Legendary comic book author Alan Moore is done with the genre that made him famous.

Moore, known for his comics including V for Vendetta, From Hell, and Watchmen, told the Guardian that his graphic-novel days are over.

“I’m definitely done with comics,” Moore said. “I haven’t written one for getting on for five years. I will always love and adore the comics medium, but the comics industry and all of the stuff attached to it just became unbearable.”

Moore’s latest book, Illuminations, is a short story collection without any artwork. A critic for Kirkus called the book “a mixed bag with a misshapen boulder in it.”

Moore, whose comics have formed the basis for several screen adaptations, including the recent Emmy Award-winning HBO series Watchmen, took aim at comic-book movies in the interview, criticizing “adults lining up to see characters and situations that had been created to entertain the 12-year-old boys—and it was always boys—of 50 years ago.”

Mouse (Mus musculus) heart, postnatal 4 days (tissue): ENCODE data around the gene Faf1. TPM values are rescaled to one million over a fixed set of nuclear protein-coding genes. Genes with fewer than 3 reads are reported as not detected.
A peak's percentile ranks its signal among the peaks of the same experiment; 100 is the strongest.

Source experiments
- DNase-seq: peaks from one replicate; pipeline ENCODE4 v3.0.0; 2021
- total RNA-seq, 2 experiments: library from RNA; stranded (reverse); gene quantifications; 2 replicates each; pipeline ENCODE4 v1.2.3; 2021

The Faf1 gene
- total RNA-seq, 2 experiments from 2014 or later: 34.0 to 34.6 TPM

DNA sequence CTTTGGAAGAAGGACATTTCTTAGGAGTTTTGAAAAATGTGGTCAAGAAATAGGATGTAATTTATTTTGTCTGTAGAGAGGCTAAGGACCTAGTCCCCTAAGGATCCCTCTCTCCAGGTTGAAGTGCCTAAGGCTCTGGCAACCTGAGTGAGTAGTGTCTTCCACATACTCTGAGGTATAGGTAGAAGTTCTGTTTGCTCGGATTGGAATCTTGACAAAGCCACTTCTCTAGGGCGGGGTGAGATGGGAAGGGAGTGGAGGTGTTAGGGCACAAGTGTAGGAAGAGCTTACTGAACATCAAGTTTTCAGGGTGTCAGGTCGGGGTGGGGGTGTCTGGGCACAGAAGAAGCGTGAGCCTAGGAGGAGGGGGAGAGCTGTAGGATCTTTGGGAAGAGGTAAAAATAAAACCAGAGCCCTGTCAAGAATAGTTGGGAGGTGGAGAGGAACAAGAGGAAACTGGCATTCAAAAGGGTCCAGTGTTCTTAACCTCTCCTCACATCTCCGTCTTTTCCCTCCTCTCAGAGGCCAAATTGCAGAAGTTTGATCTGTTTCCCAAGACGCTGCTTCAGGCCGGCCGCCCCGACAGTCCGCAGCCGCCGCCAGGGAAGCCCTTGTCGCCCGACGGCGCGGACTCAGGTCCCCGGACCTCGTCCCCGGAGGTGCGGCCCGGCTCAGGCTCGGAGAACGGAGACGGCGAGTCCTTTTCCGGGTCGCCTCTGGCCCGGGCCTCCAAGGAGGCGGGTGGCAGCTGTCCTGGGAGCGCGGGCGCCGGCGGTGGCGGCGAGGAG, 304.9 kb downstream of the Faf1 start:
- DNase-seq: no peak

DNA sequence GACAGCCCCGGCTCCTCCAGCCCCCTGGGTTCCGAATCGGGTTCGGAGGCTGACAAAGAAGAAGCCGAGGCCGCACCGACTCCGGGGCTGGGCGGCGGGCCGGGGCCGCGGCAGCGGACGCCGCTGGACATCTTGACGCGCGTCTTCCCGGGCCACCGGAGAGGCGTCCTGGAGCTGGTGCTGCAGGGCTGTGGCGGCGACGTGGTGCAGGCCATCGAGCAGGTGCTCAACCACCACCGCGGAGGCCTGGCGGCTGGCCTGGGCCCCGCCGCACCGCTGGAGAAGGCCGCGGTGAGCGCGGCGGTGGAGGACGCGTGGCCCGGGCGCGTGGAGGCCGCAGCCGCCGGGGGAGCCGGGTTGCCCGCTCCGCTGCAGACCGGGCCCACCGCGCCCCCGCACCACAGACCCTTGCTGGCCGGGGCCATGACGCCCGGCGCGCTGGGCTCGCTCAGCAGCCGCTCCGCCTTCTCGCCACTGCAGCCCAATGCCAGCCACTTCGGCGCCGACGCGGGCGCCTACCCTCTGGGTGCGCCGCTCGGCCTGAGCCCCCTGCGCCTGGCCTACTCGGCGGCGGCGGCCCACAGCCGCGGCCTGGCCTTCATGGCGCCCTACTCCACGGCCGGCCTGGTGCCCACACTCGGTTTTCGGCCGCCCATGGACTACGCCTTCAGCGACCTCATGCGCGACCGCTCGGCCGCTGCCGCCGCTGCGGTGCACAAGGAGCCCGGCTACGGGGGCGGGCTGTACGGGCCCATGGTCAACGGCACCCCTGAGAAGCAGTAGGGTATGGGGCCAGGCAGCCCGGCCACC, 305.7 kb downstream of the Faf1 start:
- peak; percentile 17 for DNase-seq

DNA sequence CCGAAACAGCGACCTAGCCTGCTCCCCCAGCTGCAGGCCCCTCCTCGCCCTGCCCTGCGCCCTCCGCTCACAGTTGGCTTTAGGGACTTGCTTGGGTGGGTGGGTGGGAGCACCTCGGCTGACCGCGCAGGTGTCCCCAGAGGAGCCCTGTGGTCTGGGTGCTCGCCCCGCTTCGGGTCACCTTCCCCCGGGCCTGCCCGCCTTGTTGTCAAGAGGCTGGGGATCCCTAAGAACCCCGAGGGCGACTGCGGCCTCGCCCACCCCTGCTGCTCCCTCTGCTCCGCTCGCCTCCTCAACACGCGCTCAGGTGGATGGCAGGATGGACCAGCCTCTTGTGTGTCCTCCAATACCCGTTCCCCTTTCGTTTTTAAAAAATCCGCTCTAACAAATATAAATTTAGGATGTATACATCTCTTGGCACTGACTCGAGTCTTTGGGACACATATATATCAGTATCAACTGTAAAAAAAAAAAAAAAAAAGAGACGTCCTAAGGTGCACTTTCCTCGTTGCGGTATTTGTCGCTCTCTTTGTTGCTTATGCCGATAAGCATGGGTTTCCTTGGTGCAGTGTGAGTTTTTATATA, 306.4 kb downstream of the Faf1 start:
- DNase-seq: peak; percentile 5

“I said round about 2011 that I thought that it had serious and worrying implications for the future if millions of adults were queueing up to see Batman movies,” Moore said. “Because that kind of infantilization—that urge towards simpler times, simpler realities—that can very often be a precursor to fascism.”

Moore noted that in the 1980s, journalists were fond of writing articles, often citing Watchmen, that claimed comic books had “grown up.”

“I tend to think that, no, comics hadn’t grown up,” he said. “There were a few titles that were more adult than people were used to. But the majority of comics titles were pretty much the same as they’d ever been. It wasn’t comics growing up. I think it was more comics meeting the emotional age of the audience coming the other way.”

Michael Schaub, a journalist and regular contributor to NPR, lives near Austin, Texas.